April 21, 2022
Gunnedah Shire Council will apply for an Additional Special Variation of rates following a change to the rate “pegging” process that could lead to Council being unable to deliver all services and maintain assets in years to come.
Council this week voted to apply for a permanent Additional Special Variation of 2.5% to rates in line with its budget predictions for the next few years. The 2.5% figure was the long-term modelling percentage recommended by the Independent Pricing and Regulatory Tribunal (IPART), the body responsible for rate “pegging”, or setting the maximum amount for rate increases by NSW councils.
Gunnedah Shire Mayor Jamie Chaffey said recent changes to the way IPART calculated rate pegging meant the maths was based on significantly flawed figures. Gunnedah, along with many other Shires across the state, was assigned its lowest ever rate increase cap of 0.8%.
“A difference of 1.7% (between 0.8 and 2.5%) might not seem a lot, but that adds up to $236,000 less in Council’s revenue in the next year, and $2.65 million over the next 10 years.
“As the bottom line in our application for this rate variation will show, that figure means there would not be enough funding available for the maintenance of Gunnedah’s essential assets and for all of the community services we provide. It’s just not responsible financial management for our Shire.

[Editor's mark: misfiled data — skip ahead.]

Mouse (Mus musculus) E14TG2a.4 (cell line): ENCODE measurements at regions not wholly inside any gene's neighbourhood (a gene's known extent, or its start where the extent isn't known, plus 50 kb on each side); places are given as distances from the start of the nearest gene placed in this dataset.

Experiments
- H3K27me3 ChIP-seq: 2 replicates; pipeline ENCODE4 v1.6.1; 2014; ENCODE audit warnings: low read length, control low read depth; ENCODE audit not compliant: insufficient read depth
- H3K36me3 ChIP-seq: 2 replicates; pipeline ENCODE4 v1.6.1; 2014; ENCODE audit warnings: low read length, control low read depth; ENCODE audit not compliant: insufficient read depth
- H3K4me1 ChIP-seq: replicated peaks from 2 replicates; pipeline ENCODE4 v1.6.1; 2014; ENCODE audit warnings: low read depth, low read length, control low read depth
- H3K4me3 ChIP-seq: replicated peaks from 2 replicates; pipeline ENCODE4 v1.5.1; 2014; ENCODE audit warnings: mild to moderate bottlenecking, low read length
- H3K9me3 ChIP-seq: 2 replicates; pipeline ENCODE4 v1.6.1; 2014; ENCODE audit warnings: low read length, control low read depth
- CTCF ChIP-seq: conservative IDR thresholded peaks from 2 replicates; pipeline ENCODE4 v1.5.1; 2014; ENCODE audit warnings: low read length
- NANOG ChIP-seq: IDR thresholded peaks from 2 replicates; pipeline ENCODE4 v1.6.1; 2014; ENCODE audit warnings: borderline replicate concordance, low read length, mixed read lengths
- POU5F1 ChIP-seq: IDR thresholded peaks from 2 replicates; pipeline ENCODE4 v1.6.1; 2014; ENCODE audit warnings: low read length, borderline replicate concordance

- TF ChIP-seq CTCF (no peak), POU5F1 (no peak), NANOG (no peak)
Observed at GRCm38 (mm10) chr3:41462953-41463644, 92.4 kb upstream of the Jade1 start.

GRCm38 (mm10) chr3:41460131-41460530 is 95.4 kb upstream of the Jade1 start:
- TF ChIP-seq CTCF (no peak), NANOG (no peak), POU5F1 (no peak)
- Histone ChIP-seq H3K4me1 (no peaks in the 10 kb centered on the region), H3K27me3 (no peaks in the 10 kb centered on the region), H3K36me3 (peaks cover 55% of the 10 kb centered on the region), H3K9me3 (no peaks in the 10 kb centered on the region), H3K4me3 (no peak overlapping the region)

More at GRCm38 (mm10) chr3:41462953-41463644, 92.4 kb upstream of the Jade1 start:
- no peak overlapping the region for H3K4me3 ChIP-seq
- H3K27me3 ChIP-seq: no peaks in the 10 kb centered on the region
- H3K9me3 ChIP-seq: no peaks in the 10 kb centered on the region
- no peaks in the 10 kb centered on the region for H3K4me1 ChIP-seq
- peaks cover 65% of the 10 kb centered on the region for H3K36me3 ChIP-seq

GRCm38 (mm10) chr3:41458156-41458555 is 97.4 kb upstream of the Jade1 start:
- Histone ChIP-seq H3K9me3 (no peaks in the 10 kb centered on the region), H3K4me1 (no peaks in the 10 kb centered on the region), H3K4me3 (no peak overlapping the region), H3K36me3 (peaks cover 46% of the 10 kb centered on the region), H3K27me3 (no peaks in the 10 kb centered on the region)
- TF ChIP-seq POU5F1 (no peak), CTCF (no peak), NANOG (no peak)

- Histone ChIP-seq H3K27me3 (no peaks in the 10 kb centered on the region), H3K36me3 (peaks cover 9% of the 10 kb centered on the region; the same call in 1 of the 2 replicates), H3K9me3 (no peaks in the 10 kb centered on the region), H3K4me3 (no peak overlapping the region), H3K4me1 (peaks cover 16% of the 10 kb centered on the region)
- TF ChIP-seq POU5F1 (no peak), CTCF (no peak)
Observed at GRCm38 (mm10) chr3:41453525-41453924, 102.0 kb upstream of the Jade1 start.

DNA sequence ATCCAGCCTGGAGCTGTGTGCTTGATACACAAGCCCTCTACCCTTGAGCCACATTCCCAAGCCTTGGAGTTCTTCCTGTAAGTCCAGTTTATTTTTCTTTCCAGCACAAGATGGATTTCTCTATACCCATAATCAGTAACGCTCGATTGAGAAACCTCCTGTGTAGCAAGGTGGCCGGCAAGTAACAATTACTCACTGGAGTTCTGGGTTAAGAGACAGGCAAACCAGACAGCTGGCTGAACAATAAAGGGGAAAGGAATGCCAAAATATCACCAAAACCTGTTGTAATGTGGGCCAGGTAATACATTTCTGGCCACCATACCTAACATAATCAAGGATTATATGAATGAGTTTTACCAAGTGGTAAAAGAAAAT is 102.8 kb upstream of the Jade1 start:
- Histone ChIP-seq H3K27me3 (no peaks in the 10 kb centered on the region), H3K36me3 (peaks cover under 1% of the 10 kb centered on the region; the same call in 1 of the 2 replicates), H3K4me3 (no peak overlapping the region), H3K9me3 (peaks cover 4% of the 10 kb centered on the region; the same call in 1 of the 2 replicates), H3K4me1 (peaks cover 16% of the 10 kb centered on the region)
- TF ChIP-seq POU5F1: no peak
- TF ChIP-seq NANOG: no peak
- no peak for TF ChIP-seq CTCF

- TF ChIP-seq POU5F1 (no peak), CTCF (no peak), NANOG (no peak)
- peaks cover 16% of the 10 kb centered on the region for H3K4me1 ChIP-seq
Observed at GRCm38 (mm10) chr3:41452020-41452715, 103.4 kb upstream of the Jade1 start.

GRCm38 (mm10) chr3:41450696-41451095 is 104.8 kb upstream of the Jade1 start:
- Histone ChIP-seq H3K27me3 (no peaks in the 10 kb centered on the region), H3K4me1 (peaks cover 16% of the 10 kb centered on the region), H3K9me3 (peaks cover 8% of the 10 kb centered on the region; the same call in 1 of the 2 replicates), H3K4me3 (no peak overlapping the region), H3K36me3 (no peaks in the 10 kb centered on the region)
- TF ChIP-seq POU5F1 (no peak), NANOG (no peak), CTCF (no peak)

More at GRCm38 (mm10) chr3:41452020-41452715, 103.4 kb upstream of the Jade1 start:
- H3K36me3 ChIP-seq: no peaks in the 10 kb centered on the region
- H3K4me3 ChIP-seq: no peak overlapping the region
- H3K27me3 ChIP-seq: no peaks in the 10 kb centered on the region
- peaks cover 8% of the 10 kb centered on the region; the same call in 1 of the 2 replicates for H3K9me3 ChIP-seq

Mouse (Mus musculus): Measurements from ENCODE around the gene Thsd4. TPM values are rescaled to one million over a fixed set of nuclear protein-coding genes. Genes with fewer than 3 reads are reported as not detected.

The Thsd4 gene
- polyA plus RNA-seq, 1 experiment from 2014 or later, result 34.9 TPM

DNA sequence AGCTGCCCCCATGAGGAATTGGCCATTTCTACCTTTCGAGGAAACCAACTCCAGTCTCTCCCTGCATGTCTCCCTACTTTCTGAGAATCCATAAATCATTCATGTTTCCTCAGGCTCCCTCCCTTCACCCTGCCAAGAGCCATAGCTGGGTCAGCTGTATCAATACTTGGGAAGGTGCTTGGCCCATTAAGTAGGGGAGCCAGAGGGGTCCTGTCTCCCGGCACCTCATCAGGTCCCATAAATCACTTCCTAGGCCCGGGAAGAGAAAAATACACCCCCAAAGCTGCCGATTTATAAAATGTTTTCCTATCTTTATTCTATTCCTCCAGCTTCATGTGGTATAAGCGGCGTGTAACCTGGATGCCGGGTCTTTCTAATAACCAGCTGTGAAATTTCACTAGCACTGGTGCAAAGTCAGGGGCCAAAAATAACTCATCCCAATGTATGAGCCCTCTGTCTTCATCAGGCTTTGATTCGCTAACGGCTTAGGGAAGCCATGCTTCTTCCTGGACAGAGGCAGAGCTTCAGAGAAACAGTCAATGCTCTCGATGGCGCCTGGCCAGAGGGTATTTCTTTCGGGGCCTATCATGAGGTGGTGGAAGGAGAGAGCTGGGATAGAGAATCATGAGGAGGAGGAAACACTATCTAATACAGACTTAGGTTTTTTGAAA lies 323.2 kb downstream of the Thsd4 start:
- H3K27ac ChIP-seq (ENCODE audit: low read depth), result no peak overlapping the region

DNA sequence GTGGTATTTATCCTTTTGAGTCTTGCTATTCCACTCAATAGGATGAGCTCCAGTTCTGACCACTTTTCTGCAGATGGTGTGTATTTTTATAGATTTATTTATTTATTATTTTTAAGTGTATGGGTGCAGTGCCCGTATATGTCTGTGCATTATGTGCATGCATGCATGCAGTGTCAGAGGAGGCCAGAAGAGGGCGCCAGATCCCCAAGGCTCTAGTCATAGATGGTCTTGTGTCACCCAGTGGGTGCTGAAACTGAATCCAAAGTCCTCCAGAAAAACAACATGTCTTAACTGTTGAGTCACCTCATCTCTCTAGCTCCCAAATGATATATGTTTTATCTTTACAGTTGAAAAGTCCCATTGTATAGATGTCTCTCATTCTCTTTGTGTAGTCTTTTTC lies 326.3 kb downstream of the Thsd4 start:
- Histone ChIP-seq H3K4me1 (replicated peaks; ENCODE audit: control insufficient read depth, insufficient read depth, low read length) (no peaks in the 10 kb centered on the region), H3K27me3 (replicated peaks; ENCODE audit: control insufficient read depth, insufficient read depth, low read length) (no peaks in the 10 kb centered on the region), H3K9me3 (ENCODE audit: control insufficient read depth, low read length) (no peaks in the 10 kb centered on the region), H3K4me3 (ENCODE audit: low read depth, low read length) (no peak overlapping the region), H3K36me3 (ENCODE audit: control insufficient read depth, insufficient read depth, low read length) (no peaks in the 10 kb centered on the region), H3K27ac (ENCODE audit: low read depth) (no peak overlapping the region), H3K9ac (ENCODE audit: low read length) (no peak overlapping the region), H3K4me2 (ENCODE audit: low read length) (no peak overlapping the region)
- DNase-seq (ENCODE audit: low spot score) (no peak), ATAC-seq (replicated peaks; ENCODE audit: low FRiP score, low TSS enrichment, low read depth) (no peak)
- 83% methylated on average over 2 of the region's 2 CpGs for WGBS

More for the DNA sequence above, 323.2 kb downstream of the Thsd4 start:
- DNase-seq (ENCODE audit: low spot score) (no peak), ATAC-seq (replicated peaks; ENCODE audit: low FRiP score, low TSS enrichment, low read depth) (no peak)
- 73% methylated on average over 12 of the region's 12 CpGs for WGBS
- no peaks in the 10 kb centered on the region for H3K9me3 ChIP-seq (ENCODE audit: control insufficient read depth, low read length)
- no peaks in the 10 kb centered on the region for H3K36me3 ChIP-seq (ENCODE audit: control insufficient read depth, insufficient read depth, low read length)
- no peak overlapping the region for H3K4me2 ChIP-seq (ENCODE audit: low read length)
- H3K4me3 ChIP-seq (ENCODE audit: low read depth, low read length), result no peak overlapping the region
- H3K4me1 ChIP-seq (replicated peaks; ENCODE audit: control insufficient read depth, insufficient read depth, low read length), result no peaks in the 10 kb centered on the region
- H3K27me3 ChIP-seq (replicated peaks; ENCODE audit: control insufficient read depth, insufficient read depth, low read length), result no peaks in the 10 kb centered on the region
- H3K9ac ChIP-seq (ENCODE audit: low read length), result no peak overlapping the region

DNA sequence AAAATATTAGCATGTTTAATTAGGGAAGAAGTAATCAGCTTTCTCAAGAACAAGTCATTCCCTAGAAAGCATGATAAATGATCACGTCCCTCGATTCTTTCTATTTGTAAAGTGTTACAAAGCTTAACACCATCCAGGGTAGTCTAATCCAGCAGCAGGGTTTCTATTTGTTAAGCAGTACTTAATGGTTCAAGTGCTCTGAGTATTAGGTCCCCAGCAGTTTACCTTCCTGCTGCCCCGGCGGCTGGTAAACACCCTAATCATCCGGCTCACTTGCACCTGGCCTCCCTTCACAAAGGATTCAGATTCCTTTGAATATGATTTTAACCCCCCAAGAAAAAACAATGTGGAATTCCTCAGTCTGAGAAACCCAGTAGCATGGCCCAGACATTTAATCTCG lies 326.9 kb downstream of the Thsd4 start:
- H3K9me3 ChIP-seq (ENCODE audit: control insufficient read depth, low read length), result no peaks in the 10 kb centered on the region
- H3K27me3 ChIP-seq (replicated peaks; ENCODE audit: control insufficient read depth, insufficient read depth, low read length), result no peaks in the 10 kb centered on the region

“The IPART calculations have been based on cost trends that have now completely turned around. Instead of Council costs going down, they have - like expenses everywhere - skyrocketed. Fuel has gone up, construction costs have gone up, labour costs have gone up – and our Shire is growing. This is no time to be reducing our operating budget.”
In recognition of the all-time low rates cap, the NSW Office of Local Government has advised councils of a one-off Special Variation Process for 2022-23. Council must show it has budgeted for an income above its record low rates peg and that the new figure would either mean an Operating Performance Ratio (OPR) of 2% or lower over the next five years, or that the OPR needs to be higher to meet capital funding requirement.
Cr Chaffey said the budgeted 2.5% increase sought by Council would equate to an increase of about 27c a week ($14.27 a year) for residential areas, and 35c a week ($18.22) for rural properties. Council has a Hardship Policy in place to assist ratepayers who are having difficulty meeting their payments.
“IPART has also agreed to review this methodology,” Cr Chaffey said.
“That’s an essential step in helping make sure councils across the State don’t face this situation again.”
Fast facts on the process:
- The IPART rate-peg methodology assumed an increase of 1.2% in employee costs. The 2020 NSW Local Government Award includes a 2% wage increase and another 0.5% increase in superannuation.
- The methodology assumed an increase of 1.5% in business expenses. The ABS Producer Price Index has increased 3.7%, with insurance increasing by 11%.
- The methodology assumed a decrease of between 6.6% and 2.4% in electricity, water, sewerage and fuel. NSW recorded quarterly wholesale price increases of 130.5% with an annual electricity cost increase of 22%.
Caption: Gunnedah Shire Council will apply for an Additional Special Variation of rates following a change to the rate “pegging” process that could lead to Council being unable to deliver all services and maintain assets in years to come.
For more information, contact Gunnedah Shire Council’s media team on (02) 6740 2100.